MiniFlux by Hayley Newman. Photo: Caroline Lewis © 24 Hour Museum.
Caroline Lewis followed the sounds to South London to see what experimental noises women are making these days.
Her Noise is a fun exhibition for the curious amateur and a welcome celebration of women in experimental music for the more involved visitor.
The female sound-art fest is on at the South London Gallery from November 10 to December 18, forming the chief element of a wider programme of events exploring women’s adventures in noisemaking.
On entering the main room, it looks like some children have been busy with plasticine - pieces of furniture are covered in a hundred or more colourful models of objects ranging from animals and people to tools, instruments and signs.
Use the distortion pedals in the Reverse Karaoke tent for maximum style. Photo: Caroline Lewis © 24 Hour Museum.
This is Hayley Newman’s MiniFlux installation, miniature reproductions of objects used by Fluxus in the avant-garde art movement’s musical scores. Fluxus was born in the 1960s, and appropriately for Her Noise one of its most famous proponents was Yoko Ono. Composer John Cage was a central Fluxus figure, too.
The random collection (including a vase of flowers, a cash register, a tooth pick and a new suit) is a nice visual opener and will be used by artists in a concert on November 26.
Behind MiniFlux is a sparkly, round tent. Before you enter, you’re invited to watch a demonstration video for Reverse Karaoke, featuring its creators Kim Gordon and Jutta Koether.
Kaffe Matthews, Sonic Bed Laboratory. Photo: Caroline Lewis © 24 Hour Museum.
The two artist/musicians show you how you might like to make a recording in the Automatic Music Tent, where you have the chance to provide the instrumentals (or vocal harmony) to three minutes of Kim Gordon’s dusky lyrics.
The message is that anyone can make music, and Kim and Jutta’s jamming example is deliberately unchallenging stuff, shot in lo-fi style on a hand-held video camera. A couple watching the video giggled… Her: “This is avant-garde.” Him: “It’s awful!”
A few pointers are provided for those brave enough to try out the instruments in the tent: “Close your eyes, you can do whatever you want. It will soon be over. Think of something else. Something sweet. Something dark.” And remember no-one’s expecting you to be Kim Gordon (or Thurston Moore, for that matter).
Christina Kubisch, Security. Photo: Caroline Lewis © 24 Hour Museum.
After exerting yourself laying down that track, you need a rest. Kick off your shoes and get on Kaffe Matthews’ comfortable Sonic Bed, which immerses visitors in an envelope of deep tones. Within the bed is a 12-channel sound system that sends out palpable vibrations as it enounces the gruff humming of a lorry engine, the frequencies at time swooping up to resemble a plane whistling overhead.
The bed can be disturbing, as it resonates through the body, or comforting, like a nice massage with an aural element. It’s described as using the ‘architectural map of the human body’ to create the composition. Berlin based Christina Kubisch, on the other hand, maps out the electromagnetic soundscape of cities.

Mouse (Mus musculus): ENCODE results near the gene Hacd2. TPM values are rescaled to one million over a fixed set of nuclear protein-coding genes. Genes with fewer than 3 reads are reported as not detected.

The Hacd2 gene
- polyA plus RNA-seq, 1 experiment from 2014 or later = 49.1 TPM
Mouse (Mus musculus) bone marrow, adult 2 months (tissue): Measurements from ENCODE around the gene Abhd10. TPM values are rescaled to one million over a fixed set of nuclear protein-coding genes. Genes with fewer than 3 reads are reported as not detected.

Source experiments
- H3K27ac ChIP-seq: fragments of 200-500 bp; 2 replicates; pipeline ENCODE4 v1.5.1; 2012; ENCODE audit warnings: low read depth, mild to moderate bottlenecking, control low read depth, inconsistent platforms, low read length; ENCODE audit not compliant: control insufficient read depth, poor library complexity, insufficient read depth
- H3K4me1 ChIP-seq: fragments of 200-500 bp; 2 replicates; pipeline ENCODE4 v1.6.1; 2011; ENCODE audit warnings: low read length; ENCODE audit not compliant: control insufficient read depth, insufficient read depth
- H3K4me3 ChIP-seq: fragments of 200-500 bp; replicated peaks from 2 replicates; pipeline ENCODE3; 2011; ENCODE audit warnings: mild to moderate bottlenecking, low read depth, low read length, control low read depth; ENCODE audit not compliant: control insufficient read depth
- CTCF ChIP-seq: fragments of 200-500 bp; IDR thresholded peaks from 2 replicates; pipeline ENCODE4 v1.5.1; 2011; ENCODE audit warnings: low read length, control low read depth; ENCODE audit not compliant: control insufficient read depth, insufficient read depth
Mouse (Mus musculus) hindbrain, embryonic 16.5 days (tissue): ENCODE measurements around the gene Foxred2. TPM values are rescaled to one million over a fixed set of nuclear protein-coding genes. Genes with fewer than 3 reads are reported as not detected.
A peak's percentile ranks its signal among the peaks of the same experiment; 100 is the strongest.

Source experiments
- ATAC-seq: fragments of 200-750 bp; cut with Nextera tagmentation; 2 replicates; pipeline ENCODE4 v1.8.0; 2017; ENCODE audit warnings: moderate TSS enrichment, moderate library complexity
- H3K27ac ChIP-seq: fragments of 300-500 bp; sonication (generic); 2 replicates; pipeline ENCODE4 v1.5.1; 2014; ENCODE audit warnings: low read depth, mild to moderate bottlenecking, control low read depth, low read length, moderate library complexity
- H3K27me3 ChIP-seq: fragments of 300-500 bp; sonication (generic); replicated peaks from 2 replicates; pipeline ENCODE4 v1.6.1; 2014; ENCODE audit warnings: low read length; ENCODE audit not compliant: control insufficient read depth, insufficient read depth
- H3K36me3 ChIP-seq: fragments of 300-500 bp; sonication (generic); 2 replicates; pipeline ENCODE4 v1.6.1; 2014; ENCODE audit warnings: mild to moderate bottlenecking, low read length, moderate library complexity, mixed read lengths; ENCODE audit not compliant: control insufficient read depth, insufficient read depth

The Her Noise archive. Photo: Caroline Lewis © 24 Hour Museum.
Her installation at SLG, entitled Security, invites visitors to wear a special pair of headphones which allow you to hear sounds circulating in black cables suspended from the ceiling of a small backroom. The sounds are ‘acoustic translations gathered from security systems in the cities of London, Berlin, Paris, Madrid, Taipei and Tokyo’. White noise, static fuzz and clicks change as you move through and touch the cables – an interesting feeling that could occupy you for longer than you might imagine.
The artist has also created Electrical Walks around south west London. Pick up a pair of headphones from the Goethe Institut in Kensington and follow the map to hear the sounds of ferroliquid hedgehogs, church organs and security gates!
The magic headphones that let you hear hidden sounds. Photo: Caroline Lewis © 24 Hour Museum.
The headphones are a magical ear-opener, letting you inside a hidden world that sets cities apart from each other. As Christina explains: “Every city has its individual magnetic fields despite the increasing number of global players. London, for example, has dense sound structures in the City, beautiful high glissandi frequencies travelling on buses and multi-layered chords of sounds on the underground tube trains.”
Documentaries featuring other female sound artists and experimental performers complement the installations, as does the Her Noise archive of books, fanzines, records and catalogues.
The archive has been developed by Emma Hedditch, who is also organising We’re Alive, Let’s Meet – a series of get-togethers and workshops for discussing the process of collaborations, recording and performance.
For more details of the Her Noise project, see the website www.hernoise.com.